The “Open for Service” sticker on the door of Robert Goodman Jewelers in Zionsville, Ind. Indianapolis--While lawmakers in Indiana do damage control after the passage of last week’s controversial religious freedom law, at least two jewelers are among the state’s businesses slapping an “Open for Service” sticker on their front door.

Passed by the state’s General Assembly and signed into law by Gov. Mike Pence Thursday, the Religious Freedom Restoration Act, or RFRA, was designed to protect individuals or companies from being forced to doing something that conflicts with their religious beliefs, lawmakers say.

Critics allege the bill would allow business owners to discriminate against the LGBT community, to refuse service to people based on their sexual orientation.

The law caused widespread blowback across the country, with large corporations like Columbus, Ohio-based Angie’s List and San Francisco-based Salesforce.com among the first vowing to dial down business in the Hoosier State. Even the N.C.A.A., which is set to begin its men’s Final Four basketball tournament in Indianapolis this coming weekend, is expressing concern over the message the legislation sends.

Smaller businesses in Indiana also have been public about their disdain over the RFRA, so much so that they’ve propelled a simple website into a national movement.

About two weeks ago, before the RFRA even became law, a Valparaiso, Ind. native named Josh Driver put up OpenforService.org and created its $10 stickers and online badges with the idea that Indiana businesses could use them to show their support for all people, regardless of sexual orientation.

“This business serves everyone,” the sticker reads, followed by, in smaller font, “Learn more and find other companies that celebrate an open economy at OpenForService.org.”

A wide variety of businesses have embraced Open for Service, including bakeries, breweries and at least two independent jewelers, and the movement has attracted attention from business owners as far away as New York and Los Angeles, according to a story on Driver by The Indianapolis Star.

Bob Goodman, a third generation jeweler who owns and operates Robert Goodman Jewelers with his wife Rose-Marie, said he was one of the first merchants on Main Street in Zionsville, Ind. to purchase and put up his Open for Service sticker, after learning about the movement from a customer via a Facebook message.

“It fits who we are,” he said. “We are here to take care of anybody who walks in our store … (sexual orientation) is not important. I don’t care. It has absolutely no importance, as far as we are concerned. It’s not my business. It doesn’t define the individual in any way, shape or form.”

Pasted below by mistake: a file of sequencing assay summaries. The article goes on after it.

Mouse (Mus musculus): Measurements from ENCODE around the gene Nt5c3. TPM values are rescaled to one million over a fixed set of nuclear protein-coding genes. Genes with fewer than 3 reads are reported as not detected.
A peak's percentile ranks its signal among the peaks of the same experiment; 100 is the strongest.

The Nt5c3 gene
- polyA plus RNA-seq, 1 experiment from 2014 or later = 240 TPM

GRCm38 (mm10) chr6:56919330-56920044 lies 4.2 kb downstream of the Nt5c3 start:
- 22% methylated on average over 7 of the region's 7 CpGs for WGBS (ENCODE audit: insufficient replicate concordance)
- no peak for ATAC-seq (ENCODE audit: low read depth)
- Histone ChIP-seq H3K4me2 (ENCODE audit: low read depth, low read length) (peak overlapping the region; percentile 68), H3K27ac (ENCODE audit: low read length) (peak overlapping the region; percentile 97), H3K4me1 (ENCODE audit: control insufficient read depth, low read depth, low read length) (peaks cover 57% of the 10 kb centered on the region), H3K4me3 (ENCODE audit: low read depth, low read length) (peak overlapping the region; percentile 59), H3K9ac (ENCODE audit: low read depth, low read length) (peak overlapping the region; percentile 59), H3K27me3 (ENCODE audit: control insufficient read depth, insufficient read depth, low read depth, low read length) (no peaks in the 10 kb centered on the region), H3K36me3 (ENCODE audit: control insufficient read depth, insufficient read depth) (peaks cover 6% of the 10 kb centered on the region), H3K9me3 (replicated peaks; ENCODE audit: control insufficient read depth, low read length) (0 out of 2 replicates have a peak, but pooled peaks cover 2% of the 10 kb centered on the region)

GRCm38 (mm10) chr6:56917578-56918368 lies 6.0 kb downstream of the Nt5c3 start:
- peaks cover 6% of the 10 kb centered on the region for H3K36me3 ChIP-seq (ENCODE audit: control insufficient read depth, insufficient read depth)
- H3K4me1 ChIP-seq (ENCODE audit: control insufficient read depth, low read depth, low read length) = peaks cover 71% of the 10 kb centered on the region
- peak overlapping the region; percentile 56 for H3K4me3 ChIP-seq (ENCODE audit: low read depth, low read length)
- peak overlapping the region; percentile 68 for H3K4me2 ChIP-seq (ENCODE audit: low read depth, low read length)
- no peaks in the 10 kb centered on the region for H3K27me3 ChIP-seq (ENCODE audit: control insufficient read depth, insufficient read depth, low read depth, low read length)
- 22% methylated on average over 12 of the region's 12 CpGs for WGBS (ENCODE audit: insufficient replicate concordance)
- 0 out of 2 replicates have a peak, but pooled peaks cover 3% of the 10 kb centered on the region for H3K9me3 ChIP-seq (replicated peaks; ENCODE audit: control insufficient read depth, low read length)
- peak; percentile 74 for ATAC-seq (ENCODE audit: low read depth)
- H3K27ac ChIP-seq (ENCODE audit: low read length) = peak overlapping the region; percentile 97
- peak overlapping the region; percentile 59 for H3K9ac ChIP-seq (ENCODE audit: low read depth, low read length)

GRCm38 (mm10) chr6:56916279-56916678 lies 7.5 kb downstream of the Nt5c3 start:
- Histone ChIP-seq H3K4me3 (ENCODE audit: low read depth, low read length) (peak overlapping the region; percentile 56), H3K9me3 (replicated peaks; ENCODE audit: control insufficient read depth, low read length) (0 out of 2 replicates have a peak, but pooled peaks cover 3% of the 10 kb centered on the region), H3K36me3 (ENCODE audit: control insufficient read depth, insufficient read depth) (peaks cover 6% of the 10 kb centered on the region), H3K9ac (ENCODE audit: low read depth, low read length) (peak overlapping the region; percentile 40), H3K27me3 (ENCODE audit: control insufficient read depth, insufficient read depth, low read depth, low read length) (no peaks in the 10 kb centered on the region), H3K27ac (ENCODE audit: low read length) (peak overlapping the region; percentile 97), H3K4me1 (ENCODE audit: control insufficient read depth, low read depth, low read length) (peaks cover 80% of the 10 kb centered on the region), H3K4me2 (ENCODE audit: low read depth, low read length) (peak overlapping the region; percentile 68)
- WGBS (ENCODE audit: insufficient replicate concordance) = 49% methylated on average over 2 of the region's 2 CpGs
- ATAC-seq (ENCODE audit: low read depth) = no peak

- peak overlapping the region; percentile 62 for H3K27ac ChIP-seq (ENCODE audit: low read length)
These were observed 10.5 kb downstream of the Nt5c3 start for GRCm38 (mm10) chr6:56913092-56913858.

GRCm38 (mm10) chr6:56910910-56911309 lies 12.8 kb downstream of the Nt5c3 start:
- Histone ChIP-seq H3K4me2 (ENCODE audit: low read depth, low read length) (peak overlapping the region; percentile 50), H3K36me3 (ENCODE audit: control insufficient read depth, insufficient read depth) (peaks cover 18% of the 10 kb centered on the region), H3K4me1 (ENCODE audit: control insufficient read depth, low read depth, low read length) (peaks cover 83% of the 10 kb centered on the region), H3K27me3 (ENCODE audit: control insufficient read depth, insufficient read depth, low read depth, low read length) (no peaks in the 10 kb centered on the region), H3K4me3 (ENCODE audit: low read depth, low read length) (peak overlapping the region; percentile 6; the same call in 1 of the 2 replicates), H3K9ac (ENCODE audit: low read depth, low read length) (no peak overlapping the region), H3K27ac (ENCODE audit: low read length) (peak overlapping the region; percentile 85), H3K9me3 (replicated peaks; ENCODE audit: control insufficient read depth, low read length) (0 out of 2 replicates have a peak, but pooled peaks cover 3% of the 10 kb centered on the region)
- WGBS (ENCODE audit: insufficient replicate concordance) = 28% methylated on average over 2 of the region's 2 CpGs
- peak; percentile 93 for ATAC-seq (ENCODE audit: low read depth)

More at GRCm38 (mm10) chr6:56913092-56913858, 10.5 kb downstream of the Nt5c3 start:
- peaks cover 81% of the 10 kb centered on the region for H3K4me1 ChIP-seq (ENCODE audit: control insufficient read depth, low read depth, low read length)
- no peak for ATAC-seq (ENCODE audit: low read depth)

Robert Goodman Jewelers has the Open for Service logo as its profile picture on both Twitter and Facebook, and has the actual physical sticker affixed prominently to its front door.

Goodman, who has been in the jewelry industry for 41 years, said the thought of the sticker offending potential customers never even crossed his mind. He said if they don’t like his views--if they, for example, came in and were put off when they saw him helping a same-sex couple--then so be it. He doesn’t want to help them anyway.

“This is a decision of right and wrong,” Goodman said emphatically. “This isn’t a business decision.”

In nearby Greenwood, Ind., Bob McGee, owner of McGee Jewelers and a past president of the Indiana Jewelers Association, also put up an Open for Service sticker on his store’s door. He said he heard about the movement from one of his employees, who is a member of the LGBT community.

“There was a time 40 years ago when I may have been slightly homophobic,” the 64-year-old jeweler admits.

But as he grew older and learned more about the world around him, and as many friends came out over the years, McGee changed his view.

Today, he said his store has gained a reputation among same-sex couples as the place to go for jewelry, though McGee is quick to point out that that is not the reason he put up the Open for Service sticker. “Our customer base pretty well knows us,” he said.

Like Goodman, he said he just believed it was the right thing to do. 

While politicians tend to ignore barbs from the opposing party and criticism in the media, the potential loss of business certainly is one thing that gets their attention, and quickly.

The New York Times reported Monday that lawmakers in Indiana already have said they plan to amend the law to make it clear it does not allow discrimination against gays and lesbians.

McGee said if a change in wording is what is needed to satisfy everyone, then the legislature should do it. Whatever the outcome, however, he said he doesn’t think there’ll be any business owners in Indiana refusing to wait on or serve customers.

“A lot of the business owners feel like this is much ado about nothing,” he said. “I don’t know of a single merchant who even whispers in their sleep about turning anyone away who has money to spend. I love anybody who will spend money.”


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